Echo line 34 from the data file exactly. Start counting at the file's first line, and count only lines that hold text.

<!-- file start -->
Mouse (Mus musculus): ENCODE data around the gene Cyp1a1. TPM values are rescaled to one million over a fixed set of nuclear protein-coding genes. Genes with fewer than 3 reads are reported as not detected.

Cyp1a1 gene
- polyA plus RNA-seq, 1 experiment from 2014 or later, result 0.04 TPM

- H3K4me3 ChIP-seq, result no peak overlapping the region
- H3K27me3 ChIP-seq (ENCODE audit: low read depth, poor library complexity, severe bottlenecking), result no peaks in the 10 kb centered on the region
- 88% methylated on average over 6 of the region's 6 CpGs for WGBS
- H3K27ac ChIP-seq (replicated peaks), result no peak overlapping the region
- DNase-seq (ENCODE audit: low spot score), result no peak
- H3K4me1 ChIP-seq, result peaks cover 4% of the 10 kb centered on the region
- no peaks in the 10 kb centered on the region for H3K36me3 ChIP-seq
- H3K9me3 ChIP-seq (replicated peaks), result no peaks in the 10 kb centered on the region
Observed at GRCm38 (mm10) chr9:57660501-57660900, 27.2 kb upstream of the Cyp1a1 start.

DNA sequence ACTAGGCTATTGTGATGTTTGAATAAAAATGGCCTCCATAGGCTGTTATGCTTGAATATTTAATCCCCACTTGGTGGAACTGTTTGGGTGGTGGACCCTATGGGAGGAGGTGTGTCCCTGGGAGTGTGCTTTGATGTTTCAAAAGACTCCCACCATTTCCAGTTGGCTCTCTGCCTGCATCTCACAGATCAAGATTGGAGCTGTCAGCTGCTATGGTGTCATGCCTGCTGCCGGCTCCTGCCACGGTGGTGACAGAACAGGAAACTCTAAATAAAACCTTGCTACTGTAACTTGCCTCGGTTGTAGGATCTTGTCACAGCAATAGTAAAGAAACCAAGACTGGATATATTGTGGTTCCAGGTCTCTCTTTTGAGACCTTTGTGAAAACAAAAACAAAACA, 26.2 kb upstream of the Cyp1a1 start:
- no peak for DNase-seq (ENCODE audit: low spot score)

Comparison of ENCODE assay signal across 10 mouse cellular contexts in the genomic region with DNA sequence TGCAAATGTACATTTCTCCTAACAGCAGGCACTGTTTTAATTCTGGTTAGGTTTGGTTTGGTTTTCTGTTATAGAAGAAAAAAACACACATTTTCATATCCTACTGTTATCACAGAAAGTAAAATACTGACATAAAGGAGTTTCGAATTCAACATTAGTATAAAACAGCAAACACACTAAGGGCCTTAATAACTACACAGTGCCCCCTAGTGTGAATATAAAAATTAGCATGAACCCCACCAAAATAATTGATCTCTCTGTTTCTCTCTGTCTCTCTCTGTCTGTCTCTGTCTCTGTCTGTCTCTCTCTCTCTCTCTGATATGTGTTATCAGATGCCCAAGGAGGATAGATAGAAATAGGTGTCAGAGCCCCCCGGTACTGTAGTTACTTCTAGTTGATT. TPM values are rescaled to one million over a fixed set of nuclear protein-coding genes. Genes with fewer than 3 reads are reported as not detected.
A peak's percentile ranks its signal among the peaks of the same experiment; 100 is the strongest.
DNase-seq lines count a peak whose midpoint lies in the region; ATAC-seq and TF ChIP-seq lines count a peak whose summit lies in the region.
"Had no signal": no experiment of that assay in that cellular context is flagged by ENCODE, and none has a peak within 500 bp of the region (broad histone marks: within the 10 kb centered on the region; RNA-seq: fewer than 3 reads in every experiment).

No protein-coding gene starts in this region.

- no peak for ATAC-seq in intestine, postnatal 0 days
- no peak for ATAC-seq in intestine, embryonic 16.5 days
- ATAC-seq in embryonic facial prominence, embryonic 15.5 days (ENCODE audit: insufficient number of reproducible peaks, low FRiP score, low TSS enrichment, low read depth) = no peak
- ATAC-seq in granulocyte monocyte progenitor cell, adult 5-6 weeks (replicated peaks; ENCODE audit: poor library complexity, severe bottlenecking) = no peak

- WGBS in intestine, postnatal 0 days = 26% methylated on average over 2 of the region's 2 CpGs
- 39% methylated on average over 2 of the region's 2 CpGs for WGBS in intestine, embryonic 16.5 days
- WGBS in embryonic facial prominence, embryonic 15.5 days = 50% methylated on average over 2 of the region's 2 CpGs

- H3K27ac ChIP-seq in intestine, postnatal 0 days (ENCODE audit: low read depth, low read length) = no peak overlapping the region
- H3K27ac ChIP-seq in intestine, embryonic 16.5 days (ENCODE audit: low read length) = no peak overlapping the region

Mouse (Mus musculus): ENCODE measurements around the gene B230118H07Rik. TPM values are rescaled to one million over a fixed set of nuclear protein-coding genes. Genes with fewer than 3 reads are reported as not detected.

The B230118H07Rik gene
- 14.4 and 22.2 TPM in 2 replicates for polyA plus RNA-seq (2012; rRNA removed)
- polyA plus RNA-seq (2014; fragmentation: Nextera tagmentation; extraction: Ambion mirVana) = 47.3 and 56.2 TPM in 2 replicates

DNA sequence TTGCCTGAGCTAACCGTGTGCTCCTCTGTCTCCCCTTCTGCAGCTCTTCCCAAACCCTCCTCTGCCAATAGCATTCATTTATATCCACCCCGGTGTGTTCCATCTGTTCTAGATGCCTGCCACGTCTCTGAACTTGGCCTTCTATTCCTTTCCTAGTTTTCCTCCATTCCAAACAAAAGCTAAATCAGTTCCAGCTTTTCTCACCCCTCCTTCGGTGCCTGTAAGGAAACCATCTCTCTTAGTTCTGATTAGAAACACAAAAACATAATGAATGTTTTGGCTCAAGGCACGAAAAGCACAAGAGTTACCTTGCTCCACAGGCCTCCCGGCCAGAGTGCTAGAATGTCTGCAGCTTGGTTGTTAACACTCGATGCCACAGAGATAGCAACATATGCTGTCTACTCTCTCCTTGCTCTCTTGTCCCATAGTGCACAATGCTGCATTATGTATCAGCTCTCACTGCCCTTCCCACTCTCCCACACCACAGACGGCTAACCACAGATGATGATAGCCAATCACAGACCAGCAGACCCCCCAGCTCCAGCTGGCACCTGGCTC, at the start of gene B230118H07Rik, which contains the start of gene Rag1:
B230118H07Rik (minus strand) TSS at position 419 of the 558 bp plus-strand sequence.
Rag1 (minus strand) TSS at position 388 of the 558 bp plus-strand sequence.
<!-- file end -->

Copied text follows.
B230118H07Rik (minus strand) TSS at position 419 of the 558 bp plus-strand sequence.